5 Lessons to learn from the recent WannaCry attack – words Alan Woods

Last month, we saw an unprecedented number of leading organizations from around the world rendered useless by one of the most crippling cyberattacks that we have seen to date.

The ransomware, dubbed the WannaCry attack, affected over 200,000 computers around the world, affecting the critical function of banks, hospitals, warehouses and even telecommunications companies.

Perhaps worst of all, is that this wasn’t exactly a big shock. The WannaCry attack was though the worst in cyber security history. We’ve since learned that the cyber criminals responsible simply exploited a vulnerability that the National Security Agency (NSA) already knew about, but was keeping quiet so that they could use it if they ever needed to. This revelation has brought about a major debate about backdoor software access for law enforcement, but more importantly, it has offered an opportunity to learn the following lessons.

 

 

Awareness is Critical

The saying may be “ignorance is bliss,” but it doesn’t apply to data security. So how does WannaCry infect? Here ignorance can cost you big time, making you vulnerable to any number of threats. Threats like the WannaCry attack can affect every single person involved in a business at every level, making this so much more than just a problem for IT to handle. It’s your collective responsibility as a part of a business to learn about the latest data security problems and how they could affect your company. So that you can prevent a threat or at least react quickly in the case that one strikes.

Have a Secure Mobile Phone

When you really consider the chaos that the WannaCry attack brought to so many people’s lives, it’s easy to see why you need to make data security a priority for all of your electronic devices, most especially for your smartphone. It left many of us asking what is WannaCry and why did if have such a devastating impact? All smartphones are not equally secure, so when shopping around, look for a phone that offers defense-grade security like the Samsung Galaxy S7. Featuring Samsung Knox, a mobile security solution that is designed to remedy any Android security gaps, the Galaxy S7 is in fact so secure that it is one of a few devices approved by the NSA for use by U.S. Department of Defense employees.

Keep Devices Updated

Operating system updates are released periodically and they almost always include some sort of security improvement to remedy a possible vulnerability. But as a user, it isn’t always easy to remember that these updates are for our own good.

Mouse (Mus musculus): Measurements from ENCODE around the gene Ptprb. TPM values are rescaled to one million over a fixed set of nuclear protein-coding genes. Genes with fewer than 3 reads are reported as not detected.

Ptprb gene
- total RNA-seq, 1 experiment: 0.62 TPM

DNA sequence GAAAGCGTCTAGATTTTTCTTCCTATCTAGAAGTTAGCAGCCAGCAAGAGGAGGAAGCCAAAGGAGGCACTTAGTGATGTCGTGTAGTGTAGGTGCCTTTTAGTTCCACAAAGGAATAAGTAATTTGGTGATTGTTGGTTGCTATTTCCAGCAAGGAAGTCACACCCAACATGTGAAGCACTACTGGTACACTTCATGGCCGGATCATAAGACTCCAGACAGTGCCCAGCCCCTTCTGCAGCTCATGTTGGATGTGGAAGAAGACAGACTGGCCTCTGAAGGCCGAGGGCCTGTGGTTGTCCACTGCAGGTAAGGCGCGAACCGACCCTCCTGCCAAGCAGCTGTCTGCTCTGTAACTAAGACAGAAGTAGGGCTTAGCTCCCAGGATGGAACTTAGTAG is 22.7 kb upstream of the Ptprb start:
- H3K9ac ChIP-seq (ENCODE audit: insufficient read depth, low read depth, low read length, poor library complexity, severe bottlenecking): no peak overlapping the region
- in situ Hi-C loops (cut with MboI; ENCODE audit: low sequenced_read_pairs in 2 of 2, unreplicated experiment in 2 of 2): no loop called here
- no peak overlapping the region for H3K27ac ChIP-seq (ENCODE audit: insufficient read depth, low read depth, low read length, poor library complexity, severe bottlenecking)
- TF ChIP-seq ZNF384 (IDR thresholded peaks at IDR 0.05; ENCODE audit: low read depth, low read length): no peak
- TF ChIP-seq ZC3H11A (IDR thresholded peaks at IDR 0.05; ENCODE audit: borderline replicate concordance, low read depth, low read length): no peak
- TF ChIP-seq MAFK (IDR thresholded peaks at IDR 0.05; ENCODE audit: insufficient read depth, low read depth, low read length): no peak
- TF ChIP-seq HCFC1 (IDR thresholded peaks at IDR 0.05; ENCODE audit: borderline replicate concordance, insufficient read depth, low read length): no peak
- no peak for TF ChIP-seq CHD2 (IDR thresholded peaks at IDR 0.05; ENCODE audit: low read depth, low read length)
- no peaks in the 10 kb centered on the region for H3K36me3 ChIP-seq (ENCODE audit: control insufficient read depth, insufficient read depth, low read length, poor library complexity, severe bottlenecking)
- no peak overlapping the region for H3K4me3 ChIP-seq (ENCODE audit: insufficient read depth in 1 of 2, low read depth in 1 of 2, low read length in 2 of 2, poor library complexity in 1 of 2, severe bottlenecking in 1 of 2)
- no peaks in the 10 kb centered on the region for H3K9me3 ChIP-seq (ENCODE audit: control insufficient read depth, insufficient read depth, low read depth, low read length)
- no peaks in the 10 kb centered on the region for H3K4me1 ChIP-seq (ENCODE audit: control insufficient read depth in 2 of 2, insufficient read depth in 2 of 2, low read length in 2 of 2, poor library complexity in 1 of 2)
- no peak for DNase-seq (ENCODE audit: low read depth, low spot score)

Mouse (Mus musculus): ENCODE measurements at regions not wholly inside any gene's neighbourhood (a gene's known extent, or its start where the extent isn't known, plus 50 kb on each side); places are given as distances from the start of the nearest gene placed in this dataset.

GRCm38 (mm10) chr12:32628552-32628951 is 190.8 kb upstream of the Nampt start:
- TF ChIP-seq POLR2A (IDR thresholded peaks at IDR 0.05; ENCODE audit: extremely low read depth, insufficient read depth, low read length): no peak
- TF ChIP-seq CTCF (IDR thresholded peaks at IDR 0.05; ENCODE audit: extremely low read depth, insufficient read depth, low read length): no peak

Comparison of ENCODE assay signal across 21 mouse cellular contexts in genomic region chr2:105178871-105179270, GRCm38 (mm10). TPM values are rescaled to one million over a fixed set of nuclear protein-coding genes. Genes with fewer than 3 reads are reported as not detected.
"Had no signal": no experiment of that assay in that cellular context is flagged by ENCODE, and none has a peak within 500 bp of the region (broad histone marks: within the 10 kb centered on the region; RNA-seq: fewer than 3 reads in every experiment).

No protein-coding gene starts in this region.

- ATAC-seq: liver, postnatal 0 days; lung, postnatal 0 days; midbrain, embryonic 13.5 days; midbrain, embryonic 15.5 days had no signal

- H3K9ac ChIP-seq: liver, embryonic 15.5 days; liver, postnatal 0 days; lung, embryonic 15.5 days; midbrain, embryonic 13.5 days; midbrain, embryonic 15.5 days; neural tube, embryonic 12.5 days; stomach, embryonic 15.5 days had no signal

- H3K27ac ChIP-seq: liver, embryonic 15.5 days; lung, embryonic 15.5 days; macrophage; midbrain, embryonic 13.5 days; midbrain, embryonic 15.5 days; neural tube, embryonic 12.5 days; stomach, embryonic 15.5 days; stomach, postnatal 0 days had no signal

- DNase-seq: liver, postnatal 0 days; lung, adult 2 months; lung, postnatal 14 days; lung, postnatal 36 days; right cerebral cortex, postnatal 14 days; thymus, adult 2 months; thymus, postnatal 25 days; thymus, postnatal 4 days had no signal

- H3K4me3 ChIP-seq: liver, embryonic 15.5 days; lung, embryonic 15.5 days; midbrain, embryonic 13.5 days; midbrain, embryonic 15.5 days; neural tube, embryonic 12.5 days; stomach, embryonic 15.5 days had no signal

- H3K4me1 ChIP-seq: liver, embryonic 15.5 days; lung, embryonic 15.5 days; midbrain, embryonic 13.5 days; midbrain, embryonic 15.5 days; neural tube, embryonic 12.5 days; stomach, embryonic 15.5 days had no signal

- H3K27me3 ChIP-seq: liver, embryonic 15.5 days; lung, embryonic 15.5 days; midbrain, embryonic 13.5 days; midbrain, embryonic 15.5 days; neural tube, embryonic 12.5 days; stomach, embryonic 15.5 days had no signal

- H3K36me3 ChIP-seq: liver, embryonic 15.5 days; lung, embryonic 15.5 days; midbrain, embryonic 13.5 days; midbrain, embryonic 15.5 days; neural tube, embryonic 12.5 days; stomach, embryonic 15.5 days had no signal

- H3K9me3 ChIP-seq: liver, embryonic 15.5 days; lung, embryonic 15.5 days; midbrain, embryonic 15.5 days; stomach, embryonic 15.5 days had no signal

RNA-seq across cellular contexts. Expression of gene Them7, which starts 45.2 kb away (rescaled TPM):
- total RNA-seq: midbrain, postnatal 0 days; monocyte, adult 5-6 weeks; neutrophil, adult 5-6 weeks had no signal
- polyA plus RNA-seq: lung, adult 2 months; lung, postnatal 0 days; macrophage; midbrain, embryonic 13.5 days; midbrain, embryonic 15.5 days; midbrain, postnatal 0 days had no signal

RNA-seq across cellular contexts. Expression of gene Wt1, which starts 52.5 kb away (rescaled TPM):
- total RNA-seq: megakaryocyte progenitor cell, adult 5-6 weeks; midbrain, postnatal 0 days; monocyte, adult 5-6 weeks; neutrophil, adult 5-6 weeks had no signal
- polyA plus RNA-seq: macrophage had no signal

Device updates can seem like a nuisance, especially since they always seem to pop up at inopportune times like when you’re trying to return a text or read an important email. But despite the annoyance, the WannaCry attack has proven that it’s well worth your time to promptly install the latest updates to the operating systems for all of your devices. Waiting until it’s convenient for you risks that it’s also more convenient for cyber criminals to overtake your system and steal your most personal data. We all have to relook at our cyber security.

Make Patches a Top Priority

It is critical to take responsibility of your own data security in any way that you can. This can help prevent common types of cyber attacks. For businesses, this can mean forming a patch management team that proactively identifies system vulnerabilities and creates patches to plug the problem with computer security. Instead of waiting for your software provider to determine an issue and release an update, you can often save time, money and stress by having a team in place to work through these types of issues. Thus you can create solutions for them that can safeguard the issue until an update is released.

Have a Plan in Place

Sometimes, no matter how hard you try, you won’t be able to avoid falling victim to a cyber attack like WannaCry. Prepare for this scenario by routinely backing up all data and having an incident response plan in place. For larger organizations, it is worthwhile to have a designated incident response team. They can help to create the plan and execute it as efficiently and effectively as possible in the event that you are hit by a cyber threat.

5 Lessons to learn from the recent WannaCry attack – words Alan Woods

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